No more ‘fade to grey’ with new LTP Blackstone sealer & restorer


UK surface care specialist, LTP has launched a new outdoor sealer and restorer for dark natural stone and artificial stone surfaces. New Blackstone has a water-based, impregnating formulation, which restores the appearance of faded limestone, marble, slate and concrete.  Like all LTP treatments, the new product is manufactured in the UK and is offered alongside expert advice from LTP’s technical team.

Ideal for paths, terraces and external cladding, LTP Blackstone is fast and safe to use and the permanent finish created provides protection against the elements.  It can be applied in multiple coats until the desired colour effect is achieved – from grey to ebony.  On honed surfaces, it is applied with a cloth or sealant applicator and, on rough cut/textured surfaces, with a foam roller or paintbrush.  Surfaces can be walked on four hours after the final application and can be returned to ‘heavy use’ after 24 hours.

New Blackstone is available in one litre and five litre units and is offered as part of LTP’s extensive range of surface maintenance products.  To find out more, please visit  For further information, please contact LTP on tel. 01823 666213 or email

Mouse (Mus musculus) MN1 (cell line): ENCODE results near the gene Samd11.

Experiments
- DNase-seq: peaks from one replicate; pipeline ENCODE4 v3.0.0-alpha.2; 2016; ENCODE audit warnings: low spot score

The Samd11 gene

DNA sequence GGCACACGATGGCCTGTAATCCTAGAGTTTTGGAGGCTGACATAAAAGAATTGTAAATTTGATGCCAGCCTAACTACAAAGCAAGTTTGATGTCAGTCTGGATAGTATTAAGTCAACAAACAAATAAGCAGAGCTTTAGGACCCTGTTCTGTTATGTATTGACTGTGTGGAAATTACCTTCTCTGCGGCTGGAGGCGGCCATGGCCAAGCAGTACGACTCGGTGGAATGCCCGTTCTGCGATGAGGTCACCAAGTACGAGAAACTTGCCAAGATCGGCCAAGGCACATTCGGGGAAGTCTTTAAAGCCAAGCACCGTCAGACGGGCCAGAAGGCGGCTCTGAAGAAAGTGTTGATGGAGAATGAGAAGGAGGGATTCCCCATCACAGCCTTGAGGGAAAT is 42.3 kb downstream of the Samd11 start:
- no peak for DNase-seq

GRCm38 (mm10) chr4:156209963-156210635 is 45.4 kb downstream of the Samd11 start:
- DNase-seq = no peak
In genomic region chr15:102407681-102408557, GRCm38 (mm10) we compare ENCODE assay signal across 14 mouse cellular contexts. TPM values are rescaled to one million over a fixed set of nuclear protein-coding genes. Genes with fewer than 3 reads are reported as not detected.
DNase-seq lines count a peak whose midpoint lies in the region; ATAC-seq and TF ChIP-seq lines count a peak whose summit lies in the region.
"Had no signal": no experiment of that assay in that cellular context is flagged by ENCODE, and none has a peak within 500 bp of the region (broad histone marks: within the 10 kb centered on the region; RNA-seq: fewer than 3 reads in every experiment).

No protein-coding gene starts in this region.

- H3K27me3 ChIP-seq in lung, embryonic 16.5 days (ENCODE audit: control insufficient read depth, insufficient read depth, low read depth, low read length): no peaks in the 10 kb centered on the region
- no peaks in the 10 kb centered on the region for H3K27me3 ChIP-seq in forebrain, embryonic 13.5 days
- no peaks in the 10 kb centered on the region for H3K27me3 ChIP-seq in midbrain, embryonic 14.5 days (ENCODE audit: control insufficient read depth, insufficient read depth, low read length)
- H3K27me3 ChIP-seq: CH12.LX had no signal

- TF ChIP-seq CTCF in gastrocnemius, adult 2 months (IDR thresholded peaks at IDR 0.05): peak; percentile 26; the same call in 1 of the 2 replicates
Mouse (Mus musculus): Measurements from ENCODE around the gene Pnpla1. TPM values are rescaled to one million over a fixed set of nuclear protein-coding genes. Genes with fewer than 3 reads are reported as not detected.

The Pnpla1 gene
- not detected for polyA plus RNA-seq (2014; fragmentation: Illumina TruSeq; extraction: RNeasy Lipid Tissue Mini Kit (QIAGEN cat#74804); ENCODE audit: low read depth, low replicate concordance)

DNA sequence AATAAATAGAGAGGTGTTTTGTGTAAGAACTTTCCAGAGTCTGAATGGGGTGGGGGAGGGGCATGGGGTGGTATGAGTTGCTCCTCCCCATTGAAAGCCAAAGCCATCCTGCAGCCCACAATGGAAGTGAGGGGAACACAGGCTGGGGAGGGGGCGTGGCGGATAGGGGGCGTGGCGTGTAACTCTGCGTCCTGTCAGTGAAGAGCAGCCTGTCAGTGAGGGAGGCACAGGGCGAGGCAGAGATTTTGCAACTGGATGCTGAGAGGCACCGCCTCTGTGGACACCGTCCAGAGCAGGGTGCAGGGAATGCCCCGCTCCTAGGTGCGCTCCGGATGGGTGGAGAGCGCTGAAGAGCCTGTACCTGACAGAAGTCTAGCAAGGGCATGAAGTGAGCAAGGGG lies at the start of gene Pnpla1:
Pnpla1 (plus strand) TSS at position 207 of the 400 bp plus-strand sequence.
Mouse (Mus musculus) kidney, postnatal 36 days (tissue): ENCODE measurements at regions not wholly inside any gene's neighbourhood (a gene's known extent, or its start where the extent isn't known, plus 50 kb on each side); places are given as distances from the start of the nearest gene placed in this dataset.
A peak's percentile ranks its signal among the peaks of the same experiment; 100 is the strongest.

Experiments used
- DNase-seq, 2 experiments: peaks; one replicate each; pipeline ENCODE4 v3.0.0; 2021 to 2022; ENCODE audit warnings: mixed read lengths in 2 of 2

The rise of the Porcelain Paver – and ensuring a great installation

It’s been pretty incredible to see the rise of the porcelain paver this year. Domestic and contract customers have really embraced these new tiles. They do bring lots of benefits, in terms of their many practical features; durability and non-absorbency are big pluses outdoors. The new textured finishes also make them a lot more practical. But, like all new trends, they bring new challenges.

Porcelain tiles_patio setting

The main issues relate to residues. When using a brush-in jointing compound, it’s very important to keep the surface of these tiles as wet as possible, so that any residue can be easily wiped away. Porcelain tiles can dry out quite quickly, causing an element of the resin within the compound to cling to the surface. The textured nature of most external porcelains also makes it more difficult to apply grouts and jointing compounds.

Whilst keeping the surface wetter for longer helps to improve and increase the working time of grouts and jointing compounds – and greatly reduces the possibility of grout and resin staining – problems can still arise. Dried on jointing compound can be difficult to remove and the residue left can ruin an installation.